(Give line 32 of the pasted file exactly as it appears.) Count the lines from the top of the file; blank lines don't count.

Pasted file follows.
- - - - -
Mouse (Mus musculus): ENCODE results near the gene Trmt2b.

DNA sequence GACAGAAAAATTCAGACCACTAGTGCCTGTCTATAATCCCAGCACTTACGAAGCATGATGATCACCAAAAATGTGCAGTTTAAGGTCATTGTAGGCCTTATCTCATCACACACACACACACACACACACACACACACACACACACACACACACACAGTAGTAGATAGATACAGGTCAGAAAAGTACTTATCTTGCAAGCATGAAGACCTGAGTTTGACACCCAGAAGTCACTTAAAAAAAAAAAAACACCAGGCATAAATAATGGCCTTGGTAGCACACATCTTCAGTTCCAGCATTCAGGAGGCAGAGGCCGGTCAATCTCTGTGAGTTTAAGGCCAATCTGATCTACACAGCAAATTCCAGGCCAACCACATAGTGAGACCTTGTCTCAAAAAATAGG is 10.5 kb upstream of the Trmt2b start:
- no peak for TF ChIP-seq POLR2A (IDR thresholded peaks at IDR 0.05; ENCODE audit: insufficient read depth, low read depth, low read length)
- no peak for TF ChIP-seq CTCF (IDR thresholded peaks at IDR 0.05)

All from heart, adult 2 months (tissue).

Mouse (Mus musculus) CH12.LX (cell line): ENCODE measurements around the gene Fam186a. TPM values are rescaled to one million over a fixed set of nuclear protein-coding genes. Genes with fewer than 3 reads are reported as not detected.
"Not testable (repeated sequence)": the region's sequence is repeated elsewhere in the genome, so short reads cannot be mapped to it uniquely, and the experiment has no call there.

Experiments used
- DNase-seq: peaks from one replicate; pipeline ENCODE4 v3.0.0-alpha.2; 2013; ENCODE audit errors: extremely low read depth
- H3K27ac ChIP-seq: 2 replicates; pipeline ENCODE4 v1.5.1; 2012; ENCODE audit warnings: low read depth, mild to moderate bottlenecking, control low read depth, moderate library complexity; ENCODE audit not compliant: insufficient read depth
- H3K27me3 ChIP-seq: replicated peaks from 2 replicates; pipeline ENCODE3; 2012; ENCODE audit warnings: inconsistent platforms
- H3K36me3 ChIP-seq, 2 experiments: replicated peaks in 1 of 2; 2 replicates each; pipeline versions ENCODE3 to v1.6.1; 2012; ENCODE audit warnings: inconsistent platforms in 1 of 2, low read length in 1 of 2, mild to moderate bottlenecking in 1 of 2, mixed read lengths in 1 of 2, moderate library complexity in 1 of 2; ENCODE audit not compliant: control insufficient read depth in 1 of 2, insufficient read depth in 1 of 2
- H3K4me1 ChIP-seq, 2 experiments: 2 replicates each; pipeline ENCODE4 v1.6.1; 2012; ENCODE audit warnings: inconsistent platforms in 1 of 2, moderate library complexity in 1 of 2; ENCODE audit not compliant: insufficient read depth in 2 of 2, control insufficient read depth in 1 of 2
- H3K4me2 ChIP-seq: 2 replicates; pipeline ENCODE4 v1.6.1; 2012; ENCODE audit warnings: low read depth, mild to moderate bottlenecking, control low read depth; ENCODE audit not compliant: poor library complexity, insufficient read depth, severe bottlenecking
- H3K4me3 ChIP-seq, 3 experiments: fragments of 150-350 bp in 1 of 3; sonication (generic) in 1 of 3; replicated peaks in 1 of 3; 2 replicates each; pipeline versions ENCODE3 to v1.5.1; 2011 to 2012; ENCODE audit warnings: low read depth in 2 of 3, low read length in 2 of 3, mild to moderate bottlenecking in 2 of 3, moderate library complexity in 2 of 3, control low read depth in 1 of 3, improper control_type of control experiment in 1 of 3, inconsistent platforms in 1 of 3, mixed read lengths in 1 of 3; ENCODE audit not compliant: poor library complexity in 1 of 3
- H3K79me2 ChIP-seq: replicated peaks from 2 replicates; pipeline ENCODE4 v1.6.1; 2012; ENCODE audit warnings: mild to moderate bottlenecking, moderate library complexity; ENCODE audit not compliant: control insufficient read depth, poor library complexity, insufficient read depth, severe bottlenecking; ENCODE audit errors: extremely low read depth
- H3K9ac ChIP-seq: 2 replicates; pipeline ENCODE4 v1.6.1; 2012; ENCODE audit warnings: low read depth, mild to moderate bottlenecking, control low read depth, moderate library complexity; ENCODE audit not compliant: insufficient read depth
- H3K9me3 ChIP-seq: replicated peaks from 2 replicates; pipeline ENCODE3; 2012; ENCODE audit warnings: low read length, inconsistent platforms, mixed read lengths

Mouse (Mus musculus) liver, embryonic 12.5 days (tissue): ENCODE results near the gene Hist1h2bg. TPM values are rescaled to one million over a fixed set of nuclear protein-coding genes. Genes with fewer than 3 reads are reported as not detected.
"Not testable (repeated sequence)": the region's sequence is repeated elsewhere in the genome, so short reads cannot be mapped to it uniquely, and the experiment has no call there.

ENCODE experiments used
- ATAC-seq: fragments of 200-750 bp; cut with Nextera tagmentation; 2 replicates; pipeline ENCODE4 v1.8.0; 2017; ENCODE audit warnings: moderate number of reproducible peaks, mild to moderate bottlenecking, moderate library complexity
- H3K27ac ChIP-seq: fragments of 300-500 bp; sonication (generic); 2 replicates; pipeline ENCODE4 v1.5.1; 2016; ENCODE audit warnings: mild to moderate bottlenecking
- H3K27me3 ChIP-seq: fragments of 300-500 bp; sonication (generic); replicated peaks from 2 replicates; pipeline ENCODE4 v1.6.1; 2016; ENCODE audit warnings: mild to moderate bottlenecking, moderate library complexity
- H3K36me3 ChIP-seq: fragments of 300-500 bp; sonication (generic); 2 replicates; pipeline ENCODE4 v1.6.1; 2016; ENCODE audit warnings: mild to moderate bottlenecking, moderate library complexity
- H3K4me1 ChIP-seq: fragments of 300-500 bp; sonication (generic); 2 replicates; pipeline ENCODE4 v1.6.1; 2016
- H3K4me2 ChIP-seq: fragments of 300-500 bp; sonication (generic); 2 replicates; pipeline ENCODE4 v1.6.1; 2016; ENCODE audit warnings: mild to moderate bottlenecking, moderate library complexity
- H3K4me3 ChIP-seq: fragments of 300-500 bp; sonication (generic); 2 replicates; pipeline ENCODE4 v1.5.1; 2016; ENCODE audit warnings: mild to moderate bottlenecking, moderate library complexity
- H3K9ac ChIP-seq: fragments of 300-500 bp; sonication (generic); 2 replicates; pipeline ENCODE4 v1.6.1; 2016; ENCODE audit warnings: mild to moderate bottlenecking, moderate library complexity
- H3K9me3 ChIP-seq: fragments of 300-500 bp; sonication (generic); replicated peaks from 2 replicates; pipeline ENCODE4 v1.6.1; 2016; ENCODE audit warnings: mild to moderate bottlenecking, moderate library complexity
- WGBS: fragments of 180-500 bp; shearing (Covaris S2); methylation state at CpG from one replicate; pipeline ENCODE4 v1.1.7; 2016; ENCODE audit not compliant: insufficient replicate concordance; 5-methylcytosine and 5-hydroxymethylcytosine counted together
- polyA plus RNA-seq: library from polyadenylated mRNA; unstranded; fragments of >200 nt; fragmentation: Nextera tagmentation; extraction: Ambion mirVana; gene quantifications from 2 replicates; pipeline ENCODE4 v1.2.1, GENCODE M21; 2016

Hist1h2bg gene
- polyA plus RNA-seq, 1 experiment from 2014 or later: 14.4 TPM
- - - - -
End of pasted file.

- polyA plus RNA-seq: library from polyadenylated mRNA; unstranded; fragments of >200 nt; fragmentation: Nextera tagmentation; extraction: Ambion mirVana; gene quantifications from 2 replicates; pipeline ENCODE4 v1.2.1, GENCODE M21; 2016